Snake charming, yoga, handicrafts and tourism are things that India seems to be famous for elsewhere on the globe. But, our culturally diverse land also has a couple of aces up its sleeves when it comes to financial planning. And we can teach the rest of the world a thing or two about it.
The financial crisis which hit the world in 2008 had one of the greatest financial ramifications of all times. The effect of the crisis was felt in almost all countries of the world, with some countries still unable to recover from the shock.
It cannot be denied that the crisis originated in the West. Poor financial management in banks resulted in poor financial management at a corporate and individual level. But this time, it was proved that money management is much better in the East, particularly in India.
Here are the top 6 things which India can teach the rest of the world when it comes to financial planning:
- Financial prudence: Prudence is the corner stone of any personal finance practice. People in the West have, more often than not, spent more than they can afford. As a result, their finances are almost always in a mess. Biting only what they can chew is practiced by most Indians, resulting in better money management and easier debt management.
- Taking only educated risks: Risk taking is acceptable and is sometimes necessary when it comes to financial planning. However, rash behaviour which is spontaneous and not backed by research can be foolhardy.
India as a country is more conservative than the West. As a result, Indians take calculated and educated risks in personal finance decisions as well. Taking educated risks, which is backed by research can not only help in managing uncertainties better, but can also help in enhancing portfolio returns in the long run.
- Habit of Saving: India’s savings rate has traditionally been much higher than many countries in the West. According to the World Bank statistics, India’s Gross Domestic Savings as a percentage of the GDP was 29.6% in 2013. Corresponding figures were 16.8% for United States, 15.2% for United Kingdom, 22.6% for Canada, 20.5% for France and 24.8% for Germany.
Although India’s numbers have dropped from highs of 32.2% in 2010, Indians have a higher propensity to save compared to the West, indicating better money management and higher investment levels for the future.
- Have a limit on innovation in financial instruments: The 2008 crisis was primarily caused due to multiple innovations and complicated instruments, like derivatives, in the financial world. The effects of some of these instruments were not known until they were too large to stop, resulting in a complete disruption of the financial systems across the world.
Almost all such instruments were invented in the West and were used by large banks without having a larger idea about the consequences. India has always put a limit on bringing about such complicated instruments, thus safeguarding its people. Unit Linked Insurance Plans were one such mistake by made by India. Nevertheless, strong regulations were subsequently put in place to protect investors.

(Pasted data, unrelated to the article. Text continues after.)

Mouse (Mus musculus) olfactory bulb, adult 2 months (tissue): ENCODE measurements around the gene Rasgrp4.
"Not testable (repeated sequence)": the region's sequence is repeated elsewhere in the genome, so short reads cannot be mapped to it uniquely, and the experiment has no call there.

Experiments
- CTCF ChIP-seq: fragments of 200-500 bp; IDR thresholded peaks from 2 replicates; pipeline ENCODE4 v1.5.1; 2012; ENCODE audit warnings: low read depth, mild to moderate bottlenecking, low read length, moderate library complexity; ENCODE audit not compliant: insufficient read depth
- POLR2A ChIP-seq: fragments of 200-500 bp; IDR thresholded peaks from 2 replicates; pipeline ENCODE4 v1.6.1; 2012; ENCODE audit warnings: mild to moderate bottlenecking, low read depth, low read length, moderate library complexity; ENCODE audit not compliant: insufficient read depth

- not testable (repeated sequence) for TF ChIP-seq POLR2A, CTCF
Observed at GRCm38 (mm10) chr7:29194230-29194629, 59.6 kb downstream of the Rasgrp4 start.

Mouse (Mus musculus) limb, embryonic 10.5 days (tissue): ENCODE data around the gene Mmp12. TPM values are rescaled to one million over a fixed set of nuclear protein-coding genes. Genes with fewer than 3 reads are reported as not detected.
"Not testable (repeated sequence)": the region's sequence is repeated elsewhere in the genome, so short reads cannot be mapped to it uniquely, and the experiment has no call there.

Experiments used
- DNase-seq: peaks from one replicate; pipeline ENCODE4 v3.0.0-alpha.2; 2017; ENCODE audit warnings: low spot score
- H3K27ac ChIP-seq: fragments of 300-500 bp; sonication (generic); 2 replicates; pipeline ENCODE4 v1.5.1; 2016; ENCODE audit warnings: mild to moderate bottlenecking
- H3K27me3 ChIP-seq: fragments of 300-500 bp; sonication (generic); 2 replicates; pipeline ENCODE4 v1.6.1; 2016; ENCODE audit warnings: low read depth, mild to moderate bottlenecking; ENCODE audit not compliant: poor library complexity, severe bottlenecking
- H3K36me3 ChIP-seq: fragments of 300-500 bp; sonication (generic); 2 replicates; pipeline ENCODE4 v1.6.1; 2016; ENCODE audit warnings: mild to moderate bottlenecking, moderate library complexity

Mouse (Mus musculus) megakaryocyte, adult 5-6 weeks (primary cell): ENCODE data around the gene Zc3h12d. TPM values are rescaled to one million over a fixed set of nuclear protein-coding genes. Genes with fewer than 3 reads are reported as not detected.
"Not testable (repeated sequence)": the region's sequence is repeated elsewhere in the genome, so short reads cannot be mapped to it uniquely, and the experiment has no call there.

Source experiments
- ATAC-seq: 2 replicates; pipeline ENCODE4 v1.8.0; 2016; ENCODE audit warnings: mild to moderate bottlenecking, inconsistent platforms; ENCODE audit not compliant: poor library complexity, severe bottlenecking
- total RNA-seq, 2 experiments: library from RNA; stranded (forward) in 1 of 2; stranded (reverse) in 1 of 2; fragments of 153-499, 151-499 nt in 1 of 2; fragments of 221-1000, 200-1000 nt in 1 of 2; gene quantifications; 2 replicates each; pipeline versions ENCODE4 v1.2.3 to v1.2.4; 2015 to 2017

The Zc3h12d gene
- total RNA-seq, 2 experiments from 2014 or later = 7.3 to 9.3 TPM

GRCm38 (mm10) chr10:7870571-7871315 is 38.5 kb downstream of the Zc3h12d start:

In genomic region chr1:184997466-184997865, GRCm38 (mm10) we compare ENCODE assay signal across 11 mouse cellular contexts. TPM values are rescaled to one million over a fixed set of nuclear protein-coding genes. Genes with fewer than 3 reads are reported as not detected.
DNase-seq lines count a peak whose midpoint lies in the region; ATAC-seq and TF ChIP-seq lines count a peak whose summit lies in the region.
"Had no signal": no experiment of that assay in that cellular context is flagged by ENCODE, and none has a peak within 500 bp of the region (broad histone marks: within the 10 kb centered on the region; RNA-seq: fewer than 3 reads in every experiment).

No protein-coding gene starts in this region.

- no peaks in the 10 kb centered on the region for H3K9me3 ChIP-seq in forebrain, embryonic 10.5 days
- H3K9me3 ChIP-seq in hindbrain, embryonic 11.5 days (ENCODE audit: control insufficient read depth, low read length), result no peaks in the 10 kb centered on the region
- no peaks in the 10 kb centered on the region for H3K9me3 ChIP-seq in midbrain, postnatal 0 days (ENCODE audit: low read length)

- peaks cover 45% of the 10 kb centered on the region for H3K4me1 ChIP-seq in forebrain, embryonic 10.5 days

- Strong regulatory mechanisms: India has some of the world’s best regulating bodies. The RBI for the banking sector, the SEBI for capital markets, and the IRDA for the insurance sector. They bring out various regulations and guidelines time and again to protect the interests of the investors and to regulate their respective sectors.
Although every country in the West has regulating bodies, their mechanisms are not as strong as those in India. This is evident by the fact that when many Western countries faced severe consequences during the sub-prime crisis, the effects on India were much lesser in comparison. Proactive measures and long term insight have helped the common man in India to be largely protected from global impacts.
- Not living on credit: Most people in the West live on credit cards, with a majority spending money even before they earn it. Statistics show that, in 2014, 33% of Americans had 1-2 cards and 7% held more than 7 cards. 29% did not hold a credit card, implying that atleast 71% held atleast 1 card. This is a pretty high percentage compared to India, where the ownership of credit cards for urban households was 27.65% in 2012 (according to The Indian Financial Scape survey).
Living solely on credit can be extremely harmful to finances, especially if there is no discipline when it comes to paying the dues on time.
Although the above practices are observed in general, there may be exceptions to this trend in both the West as well as in India. However, it is well known that investors in the West take more risks with their financial decisions and save lesser.
Maybe the next time they visit us, they can pick up how to charm their finances while learning how to charm the pottery wheel, or the snake.
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